In India, the concept of Green Building was started by the Confederation of Indian Industry (CII). It formed the Indian Green Building Council (IGBC), which is actively involved in promoting the green building concept in India. In the 1990’s for the very first time, Green Building movement was pioneered in Great Britain. LEED (Leadership in Energy and Environmental Design) a star rating program for building which is a product of USGBC (United States Green Building Council), was launched in India in 2003 and LEED was adopted from the BREEM (Building Research Establishment Environmental Assessment Method) system and came into existence sometime in March 2000. GRIHA is another building rating system in India developed by The Energy and Resource Institute (TERI). GRIHA certification system consists of 34 criteria for rating under 4 categories namely site selection and planning, building planning and construction, building operation and maintenance, and innovation.
Vision of Indian Green Council (IGBC) is “To enable sustainable built environment for all and facilitate India to be one of the Global leaders in sustainable built environment by 2050”. Till the year 2006 developers in India were reluctant to adopt the concept of Green Building. In the absence of any incentives, developers or buyers were not interested given the cost implications. Since then there have been several initiatives by the governments and other bodies to address sustainability in the construction sector and now there is rapid adoption of green building concept in construction. To encourage people towards adoption of green buildings, currently in India there are various types of incentives available through adoption of GRIHA. Projects that are GRIHA pre- certified will be provided with fast track environmental clearances, a capital subsidy is given on solar photovoltaic panels, annual awards are given to five-star GRIHA rated buildings. Ministry of Urban Development, government of India has announced free of cost one to five percent extra ground coverage and FAR (Floor Area Ratio) for GRIHA rated projects of plot size more than 3,000 sq. m (Noida, Greater Noida, and Punjab have implemented this policy). To promote green buildings, banks have also taken the initiative. Small Industries Development Bank of India (SIDBI) has announced a scheme of providing financial assistance at a concessional rate of interest to GRIHA rated projects. For GRIHA compliant projects, processing fee waiver from SBI for home loans and a 0.25% rebate on interest is available.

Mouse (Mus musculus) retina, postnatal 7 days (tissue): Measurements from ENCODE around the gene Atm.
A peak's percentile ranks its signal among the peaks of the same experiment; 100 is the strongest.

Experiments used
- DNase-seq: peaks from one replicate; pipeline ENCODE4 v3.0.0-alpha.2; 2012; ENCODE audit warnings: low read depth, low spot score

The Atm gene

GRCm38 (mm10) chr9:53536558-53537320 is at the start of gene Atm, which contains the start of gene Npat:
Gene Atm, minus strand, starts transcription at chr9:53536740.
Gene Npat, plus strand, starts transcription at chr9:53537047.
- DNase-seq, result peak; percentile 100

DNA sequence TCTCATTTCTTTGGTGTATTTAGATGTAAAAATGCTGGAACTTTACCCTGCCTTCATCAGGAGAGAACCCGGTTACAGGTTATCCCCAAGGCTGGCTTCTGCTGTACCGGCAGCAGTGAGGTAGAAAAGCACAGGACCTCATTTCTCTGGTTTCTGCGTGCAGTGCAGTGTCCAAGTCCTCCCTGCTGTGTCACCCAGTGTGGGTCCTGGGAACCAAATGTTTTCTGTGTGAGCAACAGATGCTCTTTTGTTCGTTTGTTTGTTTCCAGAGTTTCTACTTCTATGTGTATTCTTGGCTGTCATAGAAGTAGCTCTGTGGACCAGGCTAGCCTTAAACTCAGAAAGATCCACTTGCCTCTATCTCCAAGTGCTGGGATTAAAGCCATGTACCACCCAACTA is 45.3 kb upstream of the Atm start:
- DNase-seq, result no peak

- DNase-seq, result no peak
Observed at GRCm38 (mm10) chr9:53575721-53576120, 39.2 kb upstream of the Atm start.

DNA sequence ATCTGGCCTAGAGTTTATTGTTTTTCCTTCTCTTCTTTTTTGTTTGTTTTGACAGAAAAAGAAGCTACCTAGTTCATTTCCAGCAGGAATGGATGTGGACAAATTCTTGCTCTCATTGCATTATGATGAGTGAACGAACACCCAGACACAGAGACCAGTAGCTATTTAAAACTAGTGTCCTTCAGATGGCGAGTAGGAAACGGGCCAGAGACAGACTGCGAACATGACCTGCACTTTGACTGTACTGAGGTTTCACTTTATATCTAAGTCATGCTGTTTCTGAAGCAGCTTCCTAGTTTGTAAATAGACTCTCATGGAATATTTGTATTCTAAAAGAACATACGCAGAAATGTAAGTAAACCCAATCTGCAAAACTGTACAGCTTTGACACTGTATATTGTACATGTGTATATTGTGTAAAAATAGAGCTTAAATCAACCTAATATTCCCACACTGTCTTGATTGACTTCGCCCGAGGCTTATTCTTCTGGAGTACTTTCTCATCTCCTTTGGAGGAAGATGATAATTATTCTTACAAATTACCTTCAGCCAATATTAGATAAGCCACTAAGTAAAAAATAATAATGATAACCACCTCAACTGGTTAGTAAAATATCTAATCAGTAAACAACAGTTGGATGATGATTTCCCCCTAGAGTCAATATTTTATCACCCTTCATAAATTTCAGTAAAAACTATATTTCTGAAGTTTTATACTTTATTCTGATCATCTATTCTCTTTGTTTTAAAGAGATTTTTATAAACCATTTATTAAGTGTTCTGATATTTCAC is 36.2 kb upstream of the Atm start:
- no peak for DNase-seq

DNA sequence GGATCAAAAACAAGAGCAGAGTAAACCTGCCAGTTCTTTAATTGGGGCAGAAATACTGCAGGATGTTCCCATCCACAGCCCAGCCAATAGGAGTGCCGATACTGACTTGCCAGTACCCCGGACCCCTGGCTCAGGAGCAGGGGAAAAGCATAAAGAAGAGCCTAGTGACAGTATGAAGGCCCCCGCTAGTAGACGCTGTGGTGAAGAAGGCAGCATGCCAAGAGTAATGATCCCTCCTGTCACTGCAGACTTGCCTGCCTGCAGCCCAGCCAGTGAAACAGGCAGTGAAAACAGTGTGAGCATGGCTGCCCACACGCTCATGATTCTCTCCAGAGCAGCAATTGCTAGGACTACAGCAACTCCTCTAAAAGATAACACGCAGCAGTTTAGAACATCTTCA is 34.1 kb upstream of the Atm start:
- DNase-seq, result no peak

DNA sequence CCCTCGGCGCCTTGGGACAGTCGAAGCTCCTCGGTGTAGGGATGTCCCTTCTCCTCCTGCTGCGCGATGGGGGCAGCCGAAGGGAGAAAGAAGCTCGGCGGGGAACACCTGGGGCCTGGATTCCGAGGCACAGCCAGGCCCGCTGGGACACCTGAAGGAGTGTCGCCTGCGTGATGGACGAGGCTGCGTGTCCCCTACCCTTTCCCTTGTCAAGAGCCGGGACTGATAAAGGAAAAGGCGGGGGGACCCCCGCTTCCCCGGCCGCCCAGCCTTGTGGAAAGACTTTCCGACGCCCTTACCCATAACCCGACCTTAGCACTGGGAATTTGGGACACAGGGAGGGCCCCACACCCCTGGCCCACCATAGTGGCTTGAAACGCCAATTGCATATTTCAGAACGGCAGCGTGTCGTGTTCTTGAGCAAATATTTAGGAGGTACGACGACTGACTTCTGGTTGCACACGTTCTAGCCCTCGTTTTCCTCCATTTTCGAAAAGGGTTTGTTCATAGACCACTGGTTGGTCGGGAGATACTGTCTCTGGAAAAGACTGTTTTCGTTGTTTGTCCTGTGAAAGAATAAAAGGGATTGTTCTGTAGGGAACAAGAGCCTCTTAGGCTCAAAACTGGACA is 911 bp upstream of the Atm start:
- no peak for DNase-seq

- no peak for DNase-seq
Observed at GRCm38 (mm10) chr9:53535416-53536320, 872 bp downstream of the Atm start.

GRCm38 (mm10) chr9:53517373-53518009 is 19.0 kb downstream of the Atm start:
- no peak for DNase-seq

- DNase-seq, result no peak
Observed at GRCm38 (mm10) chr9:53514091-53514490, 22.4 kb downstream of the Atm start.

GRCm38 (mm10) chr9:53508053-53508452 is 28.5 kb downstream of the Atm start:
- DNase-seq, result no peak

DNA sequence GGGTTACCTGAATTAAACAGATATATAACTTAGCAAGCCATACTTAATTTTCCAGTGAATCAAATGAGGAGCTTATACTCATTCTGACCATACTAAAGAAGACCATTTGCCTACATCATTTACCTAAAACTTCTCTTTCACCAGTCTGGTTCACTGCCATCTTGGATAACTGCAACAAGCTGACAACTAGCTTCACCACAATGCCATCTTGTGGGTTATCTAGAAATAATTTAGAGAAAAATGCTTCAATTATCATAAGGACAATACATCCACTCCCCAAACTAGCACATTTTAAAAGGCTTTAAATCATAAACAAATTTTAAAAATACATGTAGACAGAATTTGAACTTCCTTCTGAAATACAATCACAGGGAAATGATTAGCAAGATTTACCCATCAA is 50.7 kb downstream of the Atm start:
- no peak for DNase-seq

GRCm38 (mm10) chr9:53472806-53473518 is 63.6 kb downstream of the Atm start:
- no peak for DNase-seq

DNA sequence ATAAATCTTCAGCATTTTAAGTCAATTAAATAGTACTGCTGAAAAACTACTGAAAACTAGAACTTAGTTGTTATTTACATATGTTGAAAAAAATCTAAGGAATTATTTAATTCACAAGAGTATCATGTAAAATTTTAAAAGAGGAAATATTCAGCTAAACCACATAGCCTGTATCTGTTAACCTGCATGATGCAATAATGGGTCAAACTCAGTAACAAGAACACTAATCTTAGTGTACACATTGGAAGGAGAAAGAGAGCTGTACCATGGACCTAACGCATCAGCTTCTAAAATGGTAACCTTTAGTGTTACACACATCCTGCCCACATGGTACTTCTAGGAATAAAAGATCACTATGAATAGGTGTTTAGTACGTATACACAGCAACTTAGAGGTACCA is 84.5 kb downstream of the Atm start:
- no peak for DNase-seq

To encourage corporate to move towards green buildings, tax benefits will work remarkably. If we see the present scenario, we can observe that countries which are leaders in implementing green buildings also provide various incentives. There appears to exist a direct co-relation between incentives and the development of green buildings. Counties like the US, Germany, Netherlands, China, Australia and Singapore have provided their corporates with huge incentives to promote the concept of green buildings.